The Washington DC region has the second-worst traffic congestion in the country. C’mon! We’re not trying hard enough! Don’t we want to be #1?!
My ridiculously long commute takes fifty minutes when there is no traffic. This morning it took me twice that long to get to work. My top speed for more than half the ride was 15 miles per hour, shown below in this blurry cell phone picture.
If you look hard, you’ll see that Honda thinks this car could cruise at 160. I think it would go airborne at that speed, but I can verify that it is a solid ride at 90. At this morning’s pace, my commute would have been faster on a bicycle.
Boomers, our parents are partly to blame for this mess. Back in their day, as late as the 1950s, busses, trolleys and trains were the commuter norm in urban areas. Families often had only one car, the ‘family car,’ and sometimes it sat idle for much of the week because no one needed it.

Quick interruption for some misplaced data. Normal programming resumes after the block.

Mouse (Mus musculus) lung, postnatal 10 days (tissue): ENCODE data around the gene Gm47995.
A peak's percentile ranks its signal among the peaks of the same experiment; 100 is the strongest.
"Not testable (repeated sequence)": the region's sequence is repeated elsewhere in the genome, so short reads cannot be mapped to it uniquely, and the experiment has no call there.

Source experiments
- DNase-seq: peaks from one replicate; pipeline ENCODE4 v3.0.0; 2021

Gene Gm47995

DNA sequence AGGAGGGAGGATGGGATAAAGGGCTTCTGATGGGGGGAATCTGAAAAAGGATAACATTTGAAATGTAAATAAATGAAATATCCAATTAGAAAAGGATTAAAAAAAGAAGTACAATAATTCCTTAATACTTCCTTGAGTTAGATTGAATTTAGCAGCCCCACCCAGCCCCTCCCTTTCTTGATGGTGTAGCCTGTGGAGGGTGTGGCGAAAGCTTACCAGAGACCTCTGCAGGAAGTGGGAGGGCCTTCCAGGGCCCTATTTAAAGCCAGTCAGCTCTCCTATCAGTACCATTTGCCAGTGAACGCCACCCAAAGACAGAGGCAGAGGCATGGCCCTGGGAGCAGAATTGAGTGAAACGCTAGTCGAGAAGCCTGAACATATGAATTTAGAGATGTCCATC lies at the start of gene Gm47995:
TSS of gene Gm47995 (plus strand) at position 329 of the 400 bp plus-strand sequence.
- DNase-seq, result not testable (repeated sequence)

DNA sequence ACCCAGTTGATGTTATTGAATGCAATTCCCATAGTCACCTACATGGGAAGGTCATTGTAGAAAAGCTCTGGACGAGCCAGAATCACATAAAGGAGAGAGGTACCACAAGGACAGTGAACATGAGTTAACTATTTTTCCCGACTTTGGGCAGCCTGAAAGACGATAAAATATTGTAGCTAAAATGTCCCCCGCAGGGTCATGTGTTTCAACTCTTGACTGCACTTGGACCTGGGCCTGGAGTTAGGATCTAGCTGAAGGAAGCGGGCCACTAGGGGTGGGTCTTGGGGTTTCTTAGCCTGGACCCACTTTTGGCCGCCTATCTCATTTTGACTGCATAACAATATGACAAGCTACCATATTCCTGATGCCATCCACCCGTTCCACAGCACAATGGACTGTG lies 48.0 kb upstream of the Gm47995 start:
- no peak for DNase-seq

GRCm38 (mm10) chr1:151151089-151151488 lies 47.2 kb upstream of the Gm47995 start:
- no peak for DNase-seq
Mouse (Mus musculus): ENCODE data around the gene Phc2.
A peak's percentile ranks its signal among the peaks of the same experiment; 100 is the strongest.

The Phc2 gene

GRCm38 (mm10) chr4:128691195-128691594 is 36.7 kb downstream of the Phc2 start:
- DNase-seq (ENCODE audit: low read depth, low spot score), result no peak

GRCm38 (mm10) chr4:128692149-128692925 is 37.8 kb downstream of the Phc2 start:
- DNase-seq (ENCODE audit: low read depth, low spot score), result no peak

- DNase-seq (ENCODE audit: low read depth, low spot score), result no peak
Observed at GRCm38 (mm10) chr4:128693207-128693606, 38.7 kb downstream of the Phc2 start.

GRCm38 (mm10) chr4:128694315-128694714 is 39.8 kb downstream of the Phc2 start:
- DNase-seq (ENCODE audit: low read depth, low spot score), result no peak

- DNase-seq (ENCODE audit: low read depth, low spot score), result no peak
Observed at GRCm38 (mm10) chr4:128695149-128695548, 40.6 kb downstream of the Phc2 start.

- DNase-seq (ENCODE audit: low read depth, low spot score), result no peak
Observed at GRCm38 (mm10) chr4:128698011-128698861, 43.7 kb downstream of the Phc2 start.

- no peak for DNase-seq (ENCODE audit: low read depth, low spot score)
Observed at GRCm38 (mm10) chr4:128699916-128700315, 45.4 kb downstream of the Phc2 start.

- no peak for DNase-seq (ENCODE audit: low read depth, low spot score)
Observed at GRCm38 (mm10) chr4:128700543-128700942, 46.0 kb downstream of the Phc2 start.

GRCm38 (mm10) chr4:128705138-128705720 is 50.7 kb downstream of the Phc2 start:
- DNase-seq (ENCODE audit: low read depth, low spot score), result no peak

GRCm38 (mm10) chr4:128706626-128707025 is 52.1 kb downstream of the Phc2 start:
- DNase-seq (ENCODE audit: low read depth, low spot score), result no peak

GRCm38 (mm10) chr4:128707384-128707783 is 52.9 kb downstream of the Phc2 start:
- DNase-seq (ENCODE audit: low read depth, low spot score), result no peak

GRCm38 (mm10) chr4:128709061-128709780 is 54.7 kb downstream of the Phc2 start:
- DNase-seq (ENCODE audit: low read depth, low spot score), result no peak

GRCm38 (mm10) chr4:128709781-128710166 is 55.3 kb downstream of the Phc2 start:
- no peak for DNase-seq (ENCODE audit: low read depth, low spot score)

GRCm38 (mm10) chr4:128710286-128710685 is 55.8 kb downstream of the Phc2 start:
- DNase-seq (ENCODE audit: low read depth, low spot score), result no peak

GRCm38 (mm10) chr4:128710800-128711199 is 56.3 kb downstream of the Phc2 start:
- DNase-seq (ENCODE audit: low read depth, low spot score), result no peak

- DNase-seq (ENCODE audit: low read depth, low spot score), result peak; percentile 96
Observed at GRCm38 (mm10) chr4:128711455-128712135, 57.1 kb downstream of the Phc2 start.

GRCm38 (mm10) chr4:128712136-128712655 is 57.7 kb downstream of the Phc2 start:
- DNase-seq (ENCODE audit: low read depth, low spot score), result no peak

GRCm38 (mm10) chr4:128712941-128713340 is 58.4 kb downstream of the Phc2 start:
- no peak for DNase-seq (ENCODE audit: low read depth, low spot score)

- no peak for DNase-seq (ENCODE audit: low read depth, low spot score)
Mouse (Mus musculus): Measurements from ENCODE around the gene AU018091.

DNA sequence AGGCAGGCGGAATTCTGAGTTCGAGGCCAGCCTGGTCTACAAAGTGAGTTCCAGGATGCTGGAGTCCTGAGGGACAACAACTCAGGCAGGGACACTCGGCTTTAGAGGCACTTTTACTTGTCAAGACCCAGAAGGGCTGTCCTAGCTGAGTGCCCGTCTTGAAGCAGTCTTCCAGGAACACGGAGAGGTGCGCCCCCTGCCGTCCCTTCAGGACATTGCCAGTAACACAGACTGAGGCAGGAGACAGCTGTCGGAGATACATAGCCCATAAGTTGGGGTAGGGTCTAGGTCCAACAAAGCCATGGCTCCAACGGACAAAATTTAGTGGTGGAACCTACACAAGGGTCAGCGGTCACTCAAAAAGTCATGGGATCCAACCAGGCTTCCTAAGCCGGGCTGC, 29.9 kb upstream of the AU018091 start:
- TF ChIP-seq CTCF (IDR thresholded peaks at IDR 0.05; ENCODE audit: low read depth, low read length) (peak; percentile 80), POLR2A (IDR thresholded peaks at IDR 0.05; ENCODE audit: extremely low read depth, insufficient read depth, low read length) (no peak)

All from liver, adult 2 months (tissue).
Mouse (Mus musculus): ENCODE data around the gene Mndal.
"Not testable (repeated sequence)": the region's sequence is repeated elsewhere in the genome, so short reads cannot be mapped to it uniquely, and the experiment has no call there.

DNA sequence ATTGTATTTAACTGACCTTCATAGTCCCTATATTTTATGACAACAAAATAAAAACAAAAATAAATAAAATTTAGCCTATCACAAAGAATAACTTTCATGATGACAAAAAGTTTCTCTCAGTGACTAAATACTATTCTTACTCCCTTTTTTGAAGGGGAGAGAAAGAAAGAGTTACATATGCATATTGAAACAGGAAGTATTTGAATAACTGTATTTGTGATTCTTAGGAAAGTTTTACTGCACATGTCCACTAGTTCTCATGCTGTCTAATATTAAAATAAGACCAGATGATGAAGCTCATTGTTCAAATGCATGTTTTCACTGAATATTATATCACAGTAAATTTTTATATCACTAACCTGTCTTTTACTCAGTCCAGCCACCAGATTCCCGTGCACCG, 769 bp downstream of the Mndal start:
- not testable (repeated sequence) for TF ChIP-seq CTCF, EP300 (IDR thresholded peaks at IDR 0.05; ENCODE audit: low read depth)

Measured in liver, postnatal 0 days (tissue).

Auto manufacturers did an effective job lobbying national, state and local governments to spend more money on roads than on mass transit. Their advertising efforts helped create demand for cars to enhance the spirit of American individualism and prosperity that took hold after World War II. These factors, combined with ‘white flight’ to the suburbs during the racial tension years that followed, led to what we have now: nearly every person of driving age seems to have their own car … and we drive everywhere we go, usually alone in our car. This is the norm even in areas like DC, where there is good mass transit and highly-advertised car-pooling opportunities.
So on rainy days like today, most drivers slow down, others drive recklessly, causing more accidents than usual, and the congestion gets worse.
And I leave home at 7:20 to get to a 9:00 am work meeting at 9:01, with no time to stop for my morning coffee.
How did I get talked into living this far from work?